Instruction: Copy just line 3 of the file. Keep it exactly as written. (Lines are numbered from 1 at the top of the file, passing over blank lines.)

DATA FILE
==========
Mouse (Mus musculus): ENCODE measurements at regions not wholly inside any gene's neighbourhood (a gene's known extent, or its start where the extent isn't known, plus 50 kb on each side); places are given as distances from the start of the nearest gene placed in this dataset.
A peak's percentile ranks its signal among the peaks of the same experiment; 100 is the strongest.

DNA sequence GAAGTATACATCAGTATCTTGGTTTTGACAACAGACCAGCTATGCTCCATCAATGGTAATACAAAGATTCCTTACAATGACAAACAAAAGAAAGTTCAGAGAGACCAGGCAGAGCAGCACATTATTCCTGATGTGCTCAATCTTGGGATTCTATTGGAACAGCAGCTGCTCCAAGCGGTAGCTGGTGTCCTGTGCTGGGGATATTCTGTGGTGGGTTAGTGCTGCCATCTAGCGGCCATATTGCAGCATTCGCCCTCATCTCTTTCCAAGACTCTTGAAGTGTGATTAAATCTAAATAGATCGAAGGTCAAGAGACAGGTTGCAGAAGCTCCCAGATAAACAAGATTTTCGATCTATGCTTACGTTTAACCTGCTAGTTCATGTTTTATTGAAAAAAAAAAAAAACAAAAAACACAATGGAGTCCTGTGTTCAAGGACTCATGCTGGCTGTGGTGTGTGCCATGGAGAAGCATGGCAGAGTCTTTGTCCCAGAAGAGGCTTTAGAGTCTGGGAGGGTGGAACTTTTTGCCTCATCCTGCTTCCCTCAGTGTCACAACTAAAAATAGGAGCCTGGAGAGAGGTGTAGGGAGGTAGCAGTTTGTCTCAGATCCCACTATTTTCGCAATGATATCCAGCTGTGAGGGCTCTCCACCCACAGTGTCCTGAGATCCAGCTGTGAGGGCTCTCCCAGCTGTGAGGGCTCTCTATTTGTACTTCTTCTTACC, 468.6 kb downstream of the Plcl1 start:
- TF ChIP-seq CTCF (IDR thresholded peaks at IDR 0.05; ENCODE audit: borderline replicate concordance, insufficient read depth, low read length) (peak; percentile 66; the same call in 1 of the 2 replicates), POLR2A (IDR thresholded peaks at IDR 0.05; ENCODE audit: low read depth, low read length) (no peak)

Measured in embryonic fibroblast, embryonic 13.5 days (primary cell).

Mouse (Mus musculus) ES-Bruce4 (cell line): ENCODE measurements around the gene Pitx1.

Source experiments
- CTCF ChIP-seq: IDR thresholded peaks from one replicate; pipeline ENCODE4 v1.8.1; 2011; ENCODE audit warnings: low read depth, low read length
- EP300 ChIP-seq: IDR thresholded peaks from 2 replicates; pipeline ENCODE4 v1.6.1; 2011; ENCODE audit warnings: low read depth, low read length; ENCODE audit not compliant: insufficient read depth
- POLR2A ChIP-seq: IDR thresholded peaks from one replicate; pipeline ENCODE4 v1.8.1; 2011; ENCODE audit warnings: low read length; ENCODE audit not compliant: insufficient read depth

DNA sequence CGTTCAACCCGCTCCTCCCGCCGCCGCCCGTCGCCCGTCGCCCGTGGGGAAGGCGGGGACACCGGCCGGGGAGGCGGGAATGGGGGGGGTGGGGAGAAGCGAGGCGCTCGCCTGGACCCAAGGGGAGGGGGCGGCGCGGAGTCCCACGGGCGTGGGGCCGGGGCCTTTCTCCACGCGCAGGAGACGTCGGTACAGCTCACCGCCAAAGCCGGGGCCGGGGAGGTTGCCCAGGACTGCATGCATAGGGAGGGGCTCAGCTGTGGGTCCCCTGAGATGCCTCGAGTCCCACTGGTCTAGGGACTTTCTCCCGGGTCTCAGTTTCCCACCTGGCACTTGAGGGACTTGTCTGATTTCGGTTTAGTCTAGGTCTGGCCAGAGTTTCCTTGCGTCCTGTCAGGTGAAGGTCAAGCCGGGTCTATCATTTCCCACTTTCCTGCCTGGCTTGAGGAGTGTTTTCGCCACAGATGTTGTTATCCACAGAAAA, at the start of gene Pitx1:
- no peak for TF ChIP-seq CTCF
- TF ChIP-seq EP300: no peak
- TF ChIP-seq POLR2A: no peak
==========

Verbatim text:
DNA sequence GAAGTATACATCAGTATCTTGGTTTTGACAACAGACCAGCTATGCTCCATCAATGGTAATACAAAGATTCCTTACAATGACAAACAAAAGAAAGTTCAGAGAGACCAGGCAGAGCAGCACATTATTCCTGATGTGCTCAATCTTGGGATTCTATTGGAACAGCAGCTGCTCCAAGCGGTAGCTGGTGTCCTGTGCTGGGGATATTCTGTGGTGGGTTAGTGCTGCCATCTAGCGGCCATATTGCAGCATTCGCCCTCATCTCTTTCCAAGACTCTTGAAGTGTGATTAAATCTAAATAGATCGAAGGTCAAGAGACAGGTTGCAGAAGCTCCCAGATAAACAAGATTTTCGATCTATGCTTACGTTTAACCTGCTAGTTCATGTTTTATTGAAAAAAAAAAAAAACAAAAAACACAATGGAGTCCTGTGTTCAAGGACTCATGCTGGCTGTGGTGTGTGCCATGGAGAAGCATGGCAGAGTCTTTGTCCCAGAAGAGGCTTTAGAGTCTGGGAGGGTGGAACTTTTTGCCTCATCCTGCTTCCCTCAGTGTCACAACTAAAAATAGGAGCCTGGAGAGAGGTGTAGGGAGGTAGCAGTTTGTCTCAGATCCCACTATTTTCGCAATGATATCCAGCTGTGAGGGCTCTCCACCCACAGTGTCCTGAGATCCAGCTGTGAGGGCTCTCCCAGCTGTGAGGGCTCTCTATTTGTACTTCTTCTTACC, 468.6 kb downstream of the Plcl1 start: